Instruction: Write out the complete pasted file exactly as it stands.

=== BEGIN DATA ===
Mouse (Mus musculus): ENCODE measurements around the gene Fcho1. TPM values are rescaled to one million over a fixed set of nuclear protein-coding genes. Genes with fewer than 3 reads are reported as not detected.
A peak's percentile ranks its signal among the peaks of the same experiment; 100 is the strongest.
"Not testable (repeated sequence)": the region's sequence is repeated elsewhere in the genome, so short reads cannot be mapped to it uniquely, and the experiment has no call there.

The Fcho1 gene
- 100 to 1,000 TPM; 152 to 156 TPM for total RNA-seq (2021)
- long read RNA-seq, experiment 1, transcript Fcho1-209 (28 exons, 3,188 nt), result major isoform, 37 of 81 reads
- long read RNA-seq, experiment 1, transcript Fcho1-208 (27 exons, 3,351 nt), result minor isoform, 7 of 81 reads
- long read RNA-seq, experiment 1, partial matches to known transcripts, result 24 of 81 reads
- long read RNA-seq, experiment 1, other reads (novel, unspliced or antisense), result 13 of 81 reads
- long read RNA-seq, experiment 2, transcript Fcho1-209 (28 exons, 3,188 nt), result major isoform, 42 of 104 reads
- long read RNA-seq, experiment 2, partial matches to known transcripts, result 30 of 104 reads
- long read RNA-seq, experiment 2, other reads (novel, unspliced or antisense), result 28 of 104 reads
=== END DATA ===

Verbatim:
Mouse (Mus musculus): ENCODE measurements around the gene Fcho1. TPM values are rescaled to one million over a fixed set of nuclear protein-coding genes. Genes with fewer than 3 reads are reported as not detected.
A peak's percentile ranks its signal among the peaks of the same experiment; 100 is the strongest.
"Not testable (repeated sequence)": the region's sequence is repeated elsewhere in the genome, so short reads cannot be mapped to it uniquely, and the experiment has no call there.

The Fcho1 gene
- 100 to 1,000 TPM; 152 to 156 TPM for total RNA-seq (2021)
- long read RNA-seq, experiment 1, transcript Fcho1-209 (28 exons, 3,188 nt), result major isoform, 37 of 81 reads
- long read RNA-seq, experiment 1, transcript Fcho1-208 (27 exons, 3,351 nt), result minor isoform, 7 of 81 reads
- long read RNA-seq, experiment 1, partial matches to known transcripts, result 24 of 81 reads
- long read RNA-seq, experiment 1, other reads (novel, unspliced or antisense), result 13 of 81 reads
- long read RNA-seq, experiment 2, transcript Fcho1-209 (28 exons, 3,188 nt), result major isoform, 42 of 104 reads
- long read RNA-seq, experiment 2, partial matches to known transcripts, result 30 of 104 reads
- long read RNA-seq, experiment 2, other reads (novel, unspliced or antisense), result 28 of 104 reads